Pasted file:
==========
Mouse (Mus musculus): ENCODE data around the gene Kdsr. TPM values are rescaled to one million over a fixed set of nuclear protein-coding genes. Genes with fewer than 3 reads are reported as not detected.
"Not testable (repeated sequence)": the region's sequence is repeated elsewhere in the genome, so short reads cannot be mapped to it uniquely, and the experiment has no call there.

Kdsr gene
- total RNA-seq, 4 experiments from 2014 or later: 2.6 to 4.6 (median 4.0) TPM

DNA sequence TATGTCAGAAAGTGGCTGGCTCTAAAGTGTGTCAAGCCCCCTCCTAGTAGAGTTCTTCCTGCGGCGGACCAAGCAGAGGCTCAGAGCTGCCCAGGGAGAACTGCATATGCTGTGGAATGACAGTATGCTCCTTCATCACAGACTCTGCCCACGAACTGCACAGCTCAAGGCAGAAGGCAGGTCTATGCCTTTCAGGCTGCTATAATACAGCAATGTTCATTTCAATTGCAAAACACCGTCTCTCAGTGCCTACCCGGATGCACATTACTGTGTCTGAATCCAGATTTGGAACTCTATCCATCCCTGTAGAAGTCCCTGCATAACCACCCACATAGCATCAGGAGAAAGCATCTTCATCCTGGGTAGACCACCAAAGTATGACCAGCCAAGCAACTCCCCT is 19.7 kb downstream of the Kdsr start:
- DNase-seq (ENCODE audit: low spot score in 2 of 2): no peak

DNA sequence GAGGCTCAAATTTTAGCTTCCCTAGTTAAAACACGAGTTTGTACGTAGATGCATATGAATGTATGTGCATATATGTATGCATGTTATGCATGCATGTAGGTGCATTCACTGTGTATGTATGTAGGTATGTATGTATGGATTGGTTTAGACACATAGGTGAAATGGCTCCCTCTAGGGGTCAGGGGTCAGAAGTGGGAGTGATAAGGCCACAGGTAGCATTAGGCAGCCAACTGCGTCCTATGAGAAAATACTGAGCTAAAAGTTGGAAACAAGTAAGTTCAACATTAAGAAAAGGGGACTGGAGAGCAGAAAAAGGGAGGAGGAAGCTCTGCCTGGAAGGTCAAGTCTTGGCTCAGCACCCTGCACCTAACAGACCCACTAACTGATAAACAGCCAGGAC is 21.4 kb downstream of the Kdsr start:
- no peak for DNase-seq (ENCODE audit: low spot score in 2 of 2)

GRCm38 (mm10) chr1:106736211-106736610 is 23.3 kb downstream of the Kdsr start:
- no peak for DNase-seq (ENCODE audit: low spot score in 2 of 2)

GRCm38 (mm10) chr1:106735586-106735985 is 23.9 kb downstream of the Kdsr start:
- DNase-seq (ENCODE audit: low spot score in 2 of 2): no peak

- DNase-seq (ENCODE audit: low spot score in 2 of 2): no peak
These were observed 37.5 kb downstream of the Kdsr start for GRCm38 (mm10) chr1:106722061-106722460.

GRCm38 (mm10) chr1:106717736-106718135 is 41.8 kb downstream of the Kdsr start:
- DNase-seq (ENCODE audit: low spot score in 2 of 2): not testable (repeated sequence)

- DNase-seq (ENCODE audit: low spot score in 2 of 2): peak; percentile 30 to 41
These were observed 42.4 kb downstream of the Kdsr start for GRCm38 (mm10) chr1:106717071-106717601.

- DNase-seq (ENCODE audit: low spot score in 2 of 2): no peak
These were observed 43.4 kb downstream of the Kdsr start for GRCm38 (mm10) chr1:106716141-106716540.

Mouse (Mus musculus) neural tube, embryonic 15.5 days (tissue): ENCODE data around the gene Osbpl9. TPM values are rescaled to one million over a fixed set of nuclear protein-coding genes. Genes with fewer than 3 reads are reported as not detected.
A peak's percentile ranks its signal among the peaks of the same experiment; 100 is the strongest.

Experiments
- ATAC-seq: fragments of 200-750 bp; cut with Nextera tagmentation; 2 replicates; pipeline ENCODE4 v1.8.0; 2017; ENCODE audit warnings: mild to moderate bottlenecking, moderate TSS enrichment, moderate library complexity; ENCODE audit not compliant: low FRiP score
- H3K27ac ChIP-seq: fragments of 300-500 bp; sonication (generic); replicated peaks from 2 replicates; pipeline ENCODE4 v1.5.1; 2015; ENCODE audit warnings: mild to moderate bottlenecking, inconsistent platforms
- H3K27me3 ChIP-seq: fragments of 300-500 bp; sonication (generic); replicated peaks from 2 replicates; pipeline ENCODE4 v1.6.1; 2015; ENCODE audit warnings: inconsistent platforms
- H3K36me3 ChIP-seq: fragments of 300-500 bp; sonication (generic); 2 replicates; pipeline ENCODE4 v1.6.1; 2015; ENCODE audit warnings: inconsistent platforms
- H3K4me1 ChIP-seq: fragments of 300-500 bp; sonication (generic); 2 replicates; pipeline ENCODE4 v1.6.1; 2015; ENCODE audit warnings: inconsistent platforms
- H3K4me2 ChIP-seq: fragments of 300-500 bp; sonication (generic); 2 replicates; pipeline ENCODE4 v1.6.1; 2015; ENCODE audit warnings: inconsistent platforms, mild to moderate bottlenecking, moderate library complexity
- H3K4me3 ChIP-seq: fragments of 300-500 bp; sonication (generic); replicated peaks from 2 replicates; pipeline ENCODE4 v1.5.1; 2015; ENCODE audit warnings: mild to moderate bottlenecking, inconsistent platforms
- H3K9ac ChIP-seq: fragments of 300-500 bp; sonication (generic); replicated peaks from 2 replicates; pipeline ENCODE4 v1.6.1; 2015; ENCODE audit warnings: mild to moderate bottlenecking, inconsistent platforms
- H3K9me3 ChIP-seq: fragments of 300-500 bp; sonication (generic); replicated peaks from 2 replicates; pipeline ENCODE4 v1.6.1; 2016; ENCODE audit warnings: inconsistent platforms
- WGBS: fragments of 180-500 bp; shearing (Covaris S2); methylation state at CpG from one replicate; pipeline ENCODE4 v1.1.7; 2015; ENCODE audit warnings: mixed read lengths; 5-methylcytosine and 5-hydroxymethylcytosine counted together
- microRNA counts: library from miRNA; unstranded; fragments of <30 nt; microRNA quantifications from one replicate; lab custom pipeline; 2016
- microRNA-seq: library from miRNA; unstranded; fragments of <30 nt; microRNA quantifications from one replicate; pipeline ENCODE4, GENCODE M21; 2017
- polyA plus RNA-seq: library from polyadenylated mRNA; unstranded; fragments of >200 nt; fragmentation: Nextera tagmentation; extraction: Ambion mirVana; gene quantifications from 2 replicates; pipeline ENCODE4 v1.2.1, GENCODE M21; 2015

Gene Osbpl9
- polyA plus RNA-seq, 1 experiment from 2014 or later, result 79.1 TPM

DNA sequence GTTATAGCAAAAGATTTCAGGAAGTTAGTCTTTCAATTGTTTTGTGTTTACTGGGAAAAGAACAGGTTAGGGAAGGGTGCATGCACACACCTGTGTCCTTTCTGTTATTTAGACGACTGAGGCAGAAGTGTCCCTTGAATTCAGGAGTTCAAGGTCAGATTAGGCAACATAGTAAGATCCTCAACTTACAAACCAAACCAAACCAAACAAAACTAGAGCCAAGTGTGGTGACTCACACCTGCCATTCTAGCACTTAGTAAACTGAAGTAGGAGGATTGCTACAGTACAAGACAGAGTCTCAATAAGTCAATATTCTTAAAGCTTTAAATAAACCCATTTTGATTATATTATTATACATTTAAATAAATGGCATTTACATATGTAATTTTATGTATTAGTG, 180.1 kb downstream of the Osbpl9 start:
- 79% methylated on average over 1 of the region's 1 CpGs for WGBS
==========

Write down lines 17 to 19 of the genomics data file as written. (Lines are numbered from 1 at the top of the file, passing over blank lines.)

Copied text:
- DNase-seq (ENCODE audit: low spot score in 2 of 2): peak; percentile 30 to 41
These were observed 42.4 kb downstream of the Kdsr start for GRCm38 (mm10) chr1:106717071-106717601.

- DNase-seq (ENCODE audit: low spot score in 2 of 2): no peak